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Defense moves to suppress evidence, testimony in Hill case

Lawyer for student allegedly planning Newberg High School massacre asserts defendant's journal was product of an illegal search and that he did not give his consent to interview

Jacob Dwight Hill, the Newberg High School student accused of planning a massacre at the school, appeared in Yamhill County Juvenile Court Wednesday for a pre-trial motion hearing ahead of his upcoming trial, set to begin April 27.

Defense counsel Paula Lawrence filed two motions on behalf of the 17-year-old youth: one to suppress evidence, most notably the defendant’s journal; and another to suppress statements given by the defendant in an interview done in his home and with his mother present after Newberg-Dundee police officers had arrested him for violating probation March 3.GARY ALLEN - The case of a Newberg High School student allegedly planning a massacre at the school continued in court this week with a judge expected to rule Friday whether some evidence gathered from the boy's bedroom will be allowed at the trial.

Yamhill County Circuit Judge John Collins heard testimony and arguments at the closed hearing to determine if the search that led to the seizure of a journal containing plans to shoot up the school, as well as a cell phone and a tablet, was legal.

Lawrence’s second motion asserted that statements from the in-home interview should not be allowed at the trial, arguing that Hill had not given consent, was coerced by his mother to answer questions he didn’t want to and had his Miranda rights violated.

Collins said that he would normally prefer to rule immediately, but because of the complexity of the case and the large amount of case law cited he would need more time to consider them and intended to make a ruling by Friday.

In addition to brief testimony from Hill’s mother, NDPD officers Chris Bolek, Heather Fults, Carl Busse and Todd Baltzell testified at the hearing.

Fults responded to a call from youth counselors March 3 after friends of Hill’s reported concern that he may try to shoot up the school.

Fults testified that she interview three youths and was shown a text message in which Hill had asked another party about acquiring guns.

The led to Fults and Busse going to Hill’s residence, first in an attempt to find him and second to continue investigating the threat to the school, which at this point the police considered to be credible and imminent.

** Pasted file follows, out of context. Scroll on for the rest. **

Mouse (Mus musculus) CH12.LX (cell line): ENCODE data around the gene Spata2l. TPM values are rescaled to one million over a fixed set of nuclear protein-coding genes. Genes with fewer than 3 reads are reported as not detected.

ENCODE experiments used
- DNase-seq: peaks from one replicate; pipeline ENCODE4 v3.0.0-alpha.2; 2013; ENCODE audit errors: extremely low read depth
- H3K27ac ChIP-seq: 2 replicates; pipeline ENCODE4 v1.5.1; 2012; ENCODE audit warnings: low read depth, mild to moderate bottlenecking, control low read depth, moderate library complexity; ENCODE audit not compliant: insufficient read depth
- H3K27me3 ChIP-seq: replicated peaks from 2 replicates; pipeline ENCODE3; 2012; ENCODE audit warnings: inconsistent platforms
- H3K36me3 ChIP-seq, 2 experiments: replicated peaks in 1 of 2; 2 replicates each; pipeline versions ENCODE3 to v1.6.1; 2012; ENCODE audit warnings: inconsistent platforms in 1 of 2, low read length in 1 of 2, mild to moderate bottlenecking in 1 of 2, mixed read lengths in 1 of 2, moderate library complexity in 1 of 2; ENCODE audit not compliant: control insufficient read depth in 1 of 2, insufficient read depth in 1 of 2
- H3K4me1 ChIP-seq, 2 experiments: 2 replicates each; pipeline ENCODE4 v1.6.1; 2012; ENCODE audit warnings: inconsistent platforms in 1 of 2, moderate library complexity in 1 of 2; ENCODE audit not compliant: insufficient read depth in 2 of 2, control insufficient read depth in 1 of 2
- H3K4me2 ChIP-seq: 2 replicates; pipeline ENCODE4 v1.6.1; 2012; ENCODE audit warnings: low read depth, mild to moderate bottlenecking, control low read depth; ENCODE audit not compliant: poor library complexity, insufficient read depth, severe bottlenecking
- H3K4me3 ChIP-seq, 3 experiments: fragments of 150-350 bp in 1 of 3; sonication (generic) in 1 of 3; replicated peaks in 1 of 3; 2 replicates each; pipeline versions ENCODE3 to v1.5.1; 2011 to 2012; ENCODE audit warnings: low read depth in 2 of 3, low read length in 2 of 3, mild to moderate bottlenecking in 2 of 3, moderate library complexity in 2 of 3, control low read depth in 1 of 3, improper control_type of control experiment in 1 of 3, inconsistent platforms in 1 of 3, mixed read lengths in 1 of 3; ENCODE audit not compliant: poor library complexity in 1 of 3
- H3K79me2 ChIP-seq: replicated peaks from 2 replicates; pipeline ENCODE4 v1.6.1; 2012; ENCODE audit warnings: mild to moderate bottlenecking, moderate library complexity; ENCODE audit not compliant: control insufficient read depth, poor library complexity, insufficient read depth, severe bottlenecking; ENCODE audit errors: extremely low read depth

Busse testified that he asked Hill’s mother and was granted permission to check his bedroom to see if he was there, but after looking in from the hallway, found he wasn’t.

In addition to investigating whether Hill might have had access to his mother’s gun and whether it was still secure in her safe, which it was, Hill’s mother was asked if officers could search Hill’s room.

She consented and Fults and Bolek searched the room, with Fults eventually finding the journal inside the pocket of a guitar case, which Lawrence later argued was not a legal part of the search because it was a private item inside personal property and not in plain view. She also questioned whether his mother had the authority to grant consent to search the room, among other legal objections.

When pressed by Lawrence on the issue, officers testified that because Hill was not there and they did not know where he was, they felt consent from the mother was sufficient to search the room and that their primary focus at that point was investigating and preventing a school shooting.

Lawrence later countered that no one would argue that preventing a school shooting shouldn’t have been priority No. 1, it doesn’t mean they get to keep the evidence if it wasn’t properly obtained.

At some point Hill’s mother agreed to call her son, who she understood to be out shopping with a friend, and told him to return home immediately because the police wanted to talk to him.

Upon returning, Hill and his unidentified friend were arrested for violating probation, with Hill having missed a required counseling session that day.

Hill’s mother initially requested that her son not answer any questions without a lawyer, but was later asked by Busse if she would allow them to question him there in the home if she was present, assuring her that he could refuse to answer any question or stop at any time. Both Hill and his mother agreed.

At one point in the interview, Busse testified that he steered the conversation back toward other students who were involved in planning the shooting, at which point Hill refused to answer and invoked his Miranda rights.

Busse, who said he was the one who had earlier read Hill his Miranda rights, testified that he was explicit at that point in telling Hill that he would not ask any further questions, nor should Hill say anything further, but that he would make a statement so that Hill would understand Busse and the police’s perspective in wanting to prevent any violence at the high school.

Busse testified that Hill’s mother then directed him to answer the question, which Lawrence later argued should not be admissible as Hill clearly felt obligated to obey his mother.

Before dismissing the hearing, Collins said both sides had made strong arguments, which contributed to his need to take more time to consider the ruling.